-This was an intense period where nuclear war could break out at any time.
-A rash decision by any side could spark off war between the USSR and USA and in turn nuclear weapons might be deployed.
-Fortunately, the leaders made rational decisions to resolve the crisis.
-After the Cuban missile crisis, both sides realized the danger of nuclear war and began to talk more about peaceful co-existence.
-A hotline was established bet the USSR & the USA to make immediate telephone communication easier.
-This is to allow leaders from both sides to communicate more effectively and prevent any events like the Cuban missile crisis from happening again
-It marked the beginning of a thaw, albeit a small one, between the USSR and the US.
What were the results of the crisis for the wider international situation? -A general easing of relations between the Soviet Union and the United States in the 1970s, a thawing at a period roughly in the middle of the Cold War. -Marked the first time in the Cold War period that the US and the USSR worked together to lessen international tensions, caused primarily by MAD.
-Both superpowers faced economic problems caused by the expensive arms race. -The USSR was finding the expense of keeping up with the Americans crippling. -The Americans were beginning to realize that there must be a better way of coping with communism than the one which was having so little success in Vietnam. -The nations of Western Europe were also worried because they would be in the frontline if nuclear war broke out.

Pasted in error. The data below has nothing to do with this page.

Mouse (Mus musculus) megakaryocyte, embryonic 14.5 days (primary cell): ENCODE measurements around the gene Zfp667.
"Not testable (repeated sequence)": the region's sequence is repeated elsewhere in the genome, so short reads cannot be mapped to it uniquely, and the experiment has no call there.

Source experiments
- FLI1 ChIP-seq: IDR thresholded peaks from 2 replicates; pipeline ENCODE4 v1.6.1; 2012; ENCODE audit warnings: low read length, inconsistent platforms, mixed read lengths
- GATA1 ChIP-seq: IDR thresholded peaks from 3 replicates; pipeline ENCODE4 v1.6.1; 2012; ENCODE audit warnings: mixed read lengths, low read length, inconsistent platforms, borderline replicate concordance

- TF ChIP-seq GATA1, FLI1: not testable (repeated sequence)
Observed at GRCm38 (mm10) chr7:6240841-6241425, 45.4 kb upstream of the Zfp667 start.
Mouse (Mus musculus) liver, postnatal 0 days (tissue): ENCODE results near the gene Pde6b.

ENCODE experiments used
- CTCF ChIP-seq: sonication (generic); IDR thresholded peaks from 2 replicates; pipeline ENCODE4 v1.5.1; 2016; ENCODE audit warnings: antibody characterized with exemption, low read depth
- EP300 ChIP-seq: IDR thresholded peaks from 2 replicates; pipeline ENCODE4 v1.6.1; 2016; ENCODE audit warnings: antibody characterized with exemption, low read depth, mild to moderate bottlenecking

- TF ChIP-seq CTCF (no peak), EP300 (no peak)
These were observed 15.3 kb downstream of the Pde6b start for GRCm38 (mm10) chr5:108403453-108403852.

-Bans on nuclear testing, anti-ballistic missile systems, and weapons in space all attempted to limit the expansion of the arms race. -However, these treaties were only partially successful.
-Both states continued building massive numbers of nuclear weapons, and new technologies such as MIRVs limited the effectiveness of the treaties. -Both superpowers retained the ability to destroy each other many times over.
Why did the nuclear arms race continue despite the dangers revealed by the Cuban Missile Crisis?
-The nature of nuclear war
-Nuclear war-fighting systems
-Other strategic nuclear powers
Evolution of Nuclear Strategy
-The Arrival of the Bomb & the Transformation of War
-Towards a Policy of Deterrence: Monopoly, Stalemate & Massive Retaliation -Limited War: Objectives & Means
-Nuclear Strategy in crisis
-The End of the Cold War
-A Second Nuclear Age
Nuclear Strategy during Cold War
-Soviet threat (increasingly formidable military power after 1945) defined US policy & military strategy.
-Both Soviet & NATO governments regarded nuclear weapons as useable instruments of war.
Theories and contributions
-Establishing the basics of nuclear strategy
-Architect of nuclear deterrence strategy
-Strategy in the Missile Age outlined the framework of deterrence
-Saw the usefulness of the atomic bomb not in its deployment but in the threat of its deployment.
-Argued that preventative nuclear strikes would lead to escalation from limited to total war